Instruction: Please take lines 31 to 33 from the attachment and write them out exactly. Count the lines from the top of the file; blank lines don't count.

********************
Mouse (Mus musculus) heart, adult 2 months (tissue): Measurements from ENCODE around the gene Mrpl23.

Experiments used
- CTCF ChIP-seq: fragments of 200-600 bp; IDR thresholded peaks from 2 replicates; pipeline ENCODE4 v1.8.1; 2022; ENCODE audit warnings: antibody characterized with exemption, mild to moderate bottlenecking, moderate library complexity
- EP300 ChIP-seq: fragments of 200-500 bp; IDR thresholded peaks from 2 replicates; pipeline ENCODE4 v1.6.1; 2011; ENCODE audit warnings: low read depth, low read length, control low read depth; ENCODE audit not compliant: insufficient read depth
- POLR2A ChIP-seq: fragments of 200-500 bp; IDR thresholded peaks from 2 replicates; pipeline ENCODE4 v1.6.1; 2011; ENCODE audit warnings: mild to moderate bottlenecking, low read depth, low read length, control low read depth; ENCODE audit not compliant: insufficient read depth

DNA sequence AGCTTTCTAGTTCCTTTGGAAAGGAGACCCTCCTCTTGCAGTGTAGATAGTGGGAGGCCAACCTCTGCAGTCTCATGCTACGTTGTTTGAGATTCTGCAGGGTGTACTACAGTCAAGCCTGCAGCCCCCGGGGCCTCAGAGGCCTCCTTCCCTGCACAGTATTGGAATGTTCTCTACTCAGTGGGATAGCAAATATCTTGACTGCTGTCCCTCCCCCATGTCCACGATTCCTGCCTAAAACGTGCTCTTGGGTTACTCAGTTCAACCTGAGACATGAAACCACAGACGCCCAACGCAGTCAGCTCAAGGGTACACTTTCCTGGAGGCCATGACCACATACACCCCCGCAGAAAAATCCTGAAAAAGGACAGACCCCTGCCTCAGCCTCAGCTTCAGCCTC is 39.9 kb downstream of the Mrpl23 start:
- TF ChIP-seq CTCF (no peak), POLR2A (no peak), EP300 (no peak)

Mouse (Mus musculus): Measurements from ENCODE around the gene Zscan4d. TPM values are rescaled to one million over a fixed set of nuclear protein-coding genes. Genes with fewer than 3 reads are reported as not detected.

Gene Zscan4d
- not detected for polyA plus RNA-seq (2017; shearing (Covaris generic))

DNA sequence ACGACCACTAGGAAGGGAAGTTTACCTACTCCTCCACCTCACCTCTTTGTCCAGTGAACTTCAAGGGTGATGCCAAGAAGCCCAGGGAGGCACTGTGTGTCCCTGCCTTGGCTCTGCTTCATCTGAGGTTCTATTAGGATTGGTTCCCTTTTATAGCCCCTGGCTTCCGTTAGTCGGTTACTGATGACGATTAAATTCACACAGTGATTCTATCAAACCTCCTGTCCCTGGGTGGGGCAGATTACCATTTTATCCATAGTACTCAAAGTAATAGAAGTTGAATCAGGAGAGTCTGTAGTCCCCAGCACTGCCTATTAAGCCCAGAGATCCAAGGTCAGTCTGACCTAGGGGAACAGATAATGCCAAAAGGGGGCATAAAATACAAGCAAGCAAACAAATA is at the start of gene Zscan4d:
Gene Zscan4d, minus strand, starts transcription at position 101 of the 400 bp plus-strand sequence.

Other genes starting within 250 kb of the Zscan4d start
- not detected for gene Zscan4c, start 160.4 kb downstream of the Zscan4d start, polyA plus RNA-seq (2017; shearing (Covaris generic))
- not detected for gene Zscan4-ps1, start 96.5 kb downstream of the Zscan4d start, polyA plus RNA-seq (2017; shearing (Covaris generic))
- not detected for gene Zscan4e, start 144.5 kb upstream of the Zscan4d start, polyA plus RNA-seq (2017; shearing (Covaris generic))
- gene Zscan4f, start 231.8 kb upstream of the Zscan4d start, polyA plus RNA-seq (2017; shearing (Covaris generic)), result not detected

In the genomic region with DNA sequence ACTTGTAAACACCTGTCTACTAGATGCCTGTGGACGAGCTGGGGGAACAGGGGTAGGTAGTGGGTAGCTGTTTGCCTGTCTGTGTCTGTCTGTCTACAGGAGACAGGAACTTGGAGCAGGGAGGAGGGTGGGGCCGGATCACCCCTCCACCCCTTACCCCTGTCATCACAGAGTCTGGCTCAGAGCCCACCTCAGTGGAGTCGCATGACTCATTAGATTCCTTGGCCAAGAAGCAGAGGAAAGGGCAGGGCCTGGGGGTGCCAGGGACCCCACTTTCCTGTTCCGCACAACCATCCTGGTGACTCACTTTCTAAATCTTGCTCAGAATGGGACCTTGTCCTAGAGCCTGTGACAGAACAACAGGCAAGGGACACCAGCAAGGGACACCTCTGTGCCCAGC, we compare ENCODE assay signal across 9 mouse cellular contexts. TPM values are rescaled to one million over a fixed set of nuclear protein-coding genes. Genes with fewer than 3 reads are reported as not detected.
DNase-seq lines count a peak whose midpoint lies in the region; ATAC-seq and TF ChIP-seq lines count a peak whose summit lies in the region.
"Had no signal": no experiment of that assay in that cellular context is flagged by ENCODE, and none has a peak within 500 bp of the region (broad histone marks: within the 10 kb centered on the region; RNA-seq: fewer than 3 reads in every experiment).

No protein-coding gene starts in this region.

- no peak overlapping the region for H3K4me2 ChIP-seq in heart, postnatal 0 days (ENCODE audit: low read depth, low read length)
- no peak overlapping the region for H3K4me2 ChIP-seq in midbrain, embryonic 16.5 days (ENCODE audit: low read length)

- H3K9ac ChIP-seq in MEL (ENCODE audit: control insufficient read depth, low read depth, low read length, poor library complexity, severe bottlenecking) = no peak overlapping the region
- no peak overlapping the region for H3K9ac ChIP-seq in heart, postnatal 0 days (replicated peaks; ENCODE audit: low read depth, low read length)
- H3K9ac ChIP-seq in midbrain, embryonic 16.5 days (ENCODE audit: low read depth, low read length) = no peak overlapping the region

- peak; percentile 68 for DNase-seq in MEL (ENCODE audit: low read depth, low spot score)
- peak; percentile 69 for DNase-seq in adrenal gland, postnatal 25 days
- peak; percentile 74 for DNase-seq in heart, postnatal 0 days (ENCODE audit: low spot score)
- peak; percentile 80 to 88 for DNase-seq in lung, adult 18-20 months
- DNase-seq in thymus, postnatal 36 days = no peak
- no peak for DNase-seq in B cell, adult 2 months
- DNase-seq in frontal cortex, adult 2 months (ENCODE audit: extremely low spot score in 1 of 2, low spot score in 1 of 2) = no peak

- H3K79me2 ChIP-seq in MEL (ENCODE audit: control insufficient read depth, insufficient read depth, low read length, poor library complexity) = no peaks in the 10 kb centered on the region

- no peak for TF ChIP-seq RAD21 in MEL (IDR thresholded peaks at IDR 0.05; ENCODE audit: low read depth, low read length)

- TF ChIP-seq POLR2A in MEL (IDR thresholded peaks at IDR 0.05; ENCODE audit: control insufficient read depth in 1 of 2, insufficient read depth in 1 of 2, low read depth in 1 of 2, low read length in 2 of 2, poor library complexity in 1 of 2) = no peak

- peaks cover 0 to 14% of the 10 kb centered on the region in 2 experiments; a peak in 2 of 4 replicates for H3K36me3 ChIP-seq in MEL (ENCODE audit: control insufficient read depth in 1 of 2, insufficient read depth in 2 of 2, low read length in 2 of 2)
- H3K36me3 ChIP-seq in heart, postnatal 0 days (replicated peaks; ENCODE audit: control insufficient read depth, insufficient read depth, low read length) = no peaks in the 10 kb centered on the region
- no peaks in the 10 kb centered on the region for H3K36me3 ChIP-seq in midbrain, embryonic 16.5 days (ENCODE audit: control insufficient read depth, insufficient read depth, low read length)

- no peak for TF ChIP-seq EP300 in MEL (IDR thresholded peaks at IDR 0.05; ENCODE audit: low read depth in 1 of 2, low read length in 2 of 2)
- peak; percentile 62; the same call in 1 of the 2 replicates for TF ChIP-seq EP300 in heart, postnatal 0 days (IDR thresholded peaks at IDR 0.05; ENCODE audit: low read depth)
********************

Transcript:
- DNase-seq in thymus, postnatal 36 days = no peak
- no peak for DNase-seq in B cell, adult 2 months
- DNase-seq in frontal cortex, adult 2 months (ENCODE audit: extremely low spot score in 1 of 2, low spot score in 1 of 2) = no peak